Do you need to hire a book publishing agent, even if you plan to self-publish?
Before the tide of digital self-publishing services, the conventional wisdom was that self-publishing authors should not bother to pay the fees for a book publishing agent. Furthermore, literary agents did not traditionally work with self-publishing authors, since their role was generally focused on brokering books to major publishing houses.
However, since self-publishing has become more widespread, an increasing number of literary agents are looking to work with authors who self-publish. Many agents are looking for authors who have already found success self-publishing and who are now looking to market their book to a traditional publishing house. As the self-publishing world grows, however, many are now also offering services to help authors find success self-publishing.
The needs of authors are no longer necessarily defined by selling their book to a traditional publisher. At first glance, this may seem like it leaves little room for the traditional role of a literary agent. Literary agents generally take a 15 percent commission on the author’s work. Since one of the most attractive benefits of self-publishing is keeping more of the royalties from your own work, many authors will want to avoid this sacrifice. But a key distinction needs to be made.
Some agents will want to take a commission on every work produced by their client, while others will take their commission on specific projects for which they offer administrative and marketing support. The latter can offer self-publishing authors essential services that can help you focus on writing, leaving marketing and other aspects to a trained professional. As one of the keys to helping your book make into the big leagues alongside bestsellers from large publishers, this can be well worth the 15 percent.
Finding the Right Book Publishing Agent
A quality literary agent can provide a number of make-or-break services to self-publishing authors. They can review and manage contracts, bringing with them the knowledge needed to modify them when appropriate. Agents can manage the administrative work involved in publishing, and can connect authors to third-party professionals for cover art, formatting, design, copyediting, proofreading, and other roles.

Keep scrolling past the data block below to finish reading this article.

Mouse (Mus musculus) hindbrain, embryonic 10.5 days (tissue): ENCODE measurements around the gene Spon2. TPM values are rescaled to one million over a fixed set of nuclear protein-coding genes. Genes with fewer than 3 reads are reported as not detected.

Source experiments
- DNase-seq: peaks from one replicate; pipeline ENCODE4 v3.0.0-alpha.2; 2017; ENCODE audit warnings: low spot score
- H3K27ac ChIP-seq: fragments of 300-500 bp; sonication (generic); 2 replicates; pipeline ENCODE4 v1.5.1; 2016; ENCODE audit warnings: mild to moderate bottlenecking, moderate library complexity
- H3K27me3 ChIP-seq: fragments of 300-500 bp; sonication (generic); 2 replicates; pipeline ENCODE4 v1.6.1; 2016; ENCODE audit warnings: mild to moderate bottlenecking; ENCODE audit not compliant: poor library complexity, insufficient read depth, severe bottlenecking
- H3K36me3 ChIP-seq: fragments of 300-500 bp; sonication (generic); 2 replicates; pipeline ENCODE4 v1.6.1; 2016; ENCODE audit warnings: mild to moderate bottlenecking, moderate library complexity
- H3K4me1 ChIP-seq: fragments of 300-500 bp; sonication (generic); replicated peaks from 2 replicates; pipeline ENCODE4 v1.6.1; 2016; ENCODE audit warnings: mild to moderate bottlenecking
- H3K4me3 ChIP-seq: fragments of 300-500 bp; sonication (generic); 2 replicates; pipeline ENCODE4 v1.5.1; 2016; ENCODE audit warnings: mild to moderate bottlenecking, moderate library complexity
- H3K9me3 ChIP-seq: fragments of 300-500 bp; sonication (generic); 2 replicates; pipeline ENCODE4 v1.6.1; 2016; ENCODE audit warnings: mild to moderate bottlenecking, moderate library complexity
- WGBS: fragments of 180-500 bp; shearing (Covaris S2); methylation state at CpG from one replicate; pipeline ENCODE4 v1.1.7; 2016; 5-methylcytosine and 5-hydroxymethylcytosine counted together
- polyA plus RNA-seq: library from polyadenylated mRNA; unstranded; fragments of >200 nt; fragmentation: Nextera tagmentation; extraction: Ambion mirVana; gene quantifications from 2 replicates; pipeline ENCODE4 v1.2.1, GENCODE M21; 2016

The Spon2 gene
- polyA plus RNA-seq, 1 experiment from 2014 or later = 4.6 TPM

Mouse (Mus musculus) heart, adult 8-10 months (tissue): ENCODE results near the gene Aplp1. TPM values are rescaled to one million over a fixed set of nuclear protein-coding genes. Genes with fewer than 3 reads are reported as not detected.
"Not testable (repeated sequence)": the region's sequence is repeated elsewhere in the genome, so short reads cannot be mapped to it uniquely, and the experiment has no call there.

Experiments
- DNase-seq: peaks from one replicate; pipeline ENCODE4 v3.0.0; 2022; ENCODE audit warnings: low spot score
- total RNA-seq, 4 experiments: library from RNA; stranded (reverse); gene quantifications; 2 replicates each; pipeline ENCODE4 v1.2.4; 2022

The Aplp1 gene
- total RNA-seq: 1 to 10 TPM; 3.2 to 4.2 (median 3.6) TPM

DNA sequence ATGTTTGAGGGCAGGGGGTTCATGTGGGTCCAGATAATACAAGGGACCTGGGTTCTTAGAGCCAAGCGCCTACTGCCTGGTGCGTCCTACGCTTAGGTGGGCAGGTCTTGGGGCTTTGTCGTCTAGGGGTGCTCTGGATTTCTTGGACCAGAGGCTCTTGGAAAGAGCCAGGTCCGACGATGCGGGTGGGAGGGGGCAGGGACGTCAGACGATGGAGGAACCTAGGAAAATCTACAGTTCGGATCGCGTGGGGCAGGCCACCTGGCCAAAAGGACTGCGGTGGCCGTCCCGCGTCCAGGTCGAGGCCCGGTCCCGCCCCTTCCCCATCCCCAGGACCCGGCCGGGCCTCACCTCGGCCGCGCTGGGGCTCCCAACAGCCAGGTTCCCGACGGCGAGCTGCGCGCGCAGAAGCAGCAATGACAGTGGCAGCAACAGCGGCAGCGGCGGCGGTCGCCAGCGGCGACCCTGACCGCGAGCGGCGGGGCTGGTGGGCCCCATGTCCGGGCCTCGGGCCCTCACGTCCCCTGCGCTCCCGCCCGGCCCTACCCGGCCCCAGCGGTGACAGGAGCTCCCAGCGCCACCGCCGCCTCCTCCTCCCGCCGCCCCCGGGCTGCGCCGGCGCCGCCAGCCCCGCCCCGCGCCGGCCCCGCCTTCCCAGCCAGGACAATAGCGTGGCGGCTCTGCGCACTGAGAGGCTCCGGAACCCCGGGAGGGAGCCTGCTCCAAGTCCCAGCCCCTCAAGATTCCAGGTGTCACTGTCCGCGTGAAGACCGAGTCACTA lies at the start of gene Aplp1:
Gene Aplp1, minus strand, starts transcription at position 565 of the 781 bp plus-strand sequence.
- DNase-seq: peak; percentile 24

There is the story of Hugh Howey, author of the bestseller Wool, whose success in self-publishing online led him to find an agent in order to help him successfully navigate the maze of digital and international markets. Howey wanted to expand his work’s reach to bookstores around the world, while continuing to self-publish his own work on digital platforms. His agent helped him become the first self-published author ever to be offered a print-only contract that allowed him to hold on to the digital right to his work – not to mention a six-figure advance!
Perhaps most importantly, agents can provide authors with an established network of professional connections, including to the marketing departments of major book retailers. This can offer a critical key to the elusive step of getting a self-published book into the hands of a large audience. It also is yet another way to make sure you, the author, can stay focused on writing instead of branching out into what are essentially different professions, such as design and promotion, by delegating these tasks to experts in their fields such as a top-notch literary agent.
You’ll want to look for a reputable agent. These days, you can always look for reviews on the internet, and your editor may have contacts that include literary agents – it’s worth asking.
Negotiating with a Book Publishing Agent
To figure out whether an agent is worth their commission when it comes to self-publishing, be sure to ask some key questions. Usually, the author will be expected to cover self-publishing costs, but sometimes agents will be willing to cover expenses to be deducted later from the author’s earnings. Depending on your situation, this might be helpful.
Make it a point to ensure that you, as the author, will control the rights to your self-published work.
In your discussions with a prospective agent, find out how long the agent will expect you to commit to the 15 percent commission of sales from the work. Avoid agents that want you to commit to this commission indefinitely.
If you want your book to have a chance at the kind of success authors find with large publishers, a book publishing agent is certainly worth looking into. As a self-publishing author, you may well be able to get the job done without an agent. But finding one will accomplish two things. It will free you up to focus on your job as an author, and it will ensure your access to top-notch professional networks for promotion and other services.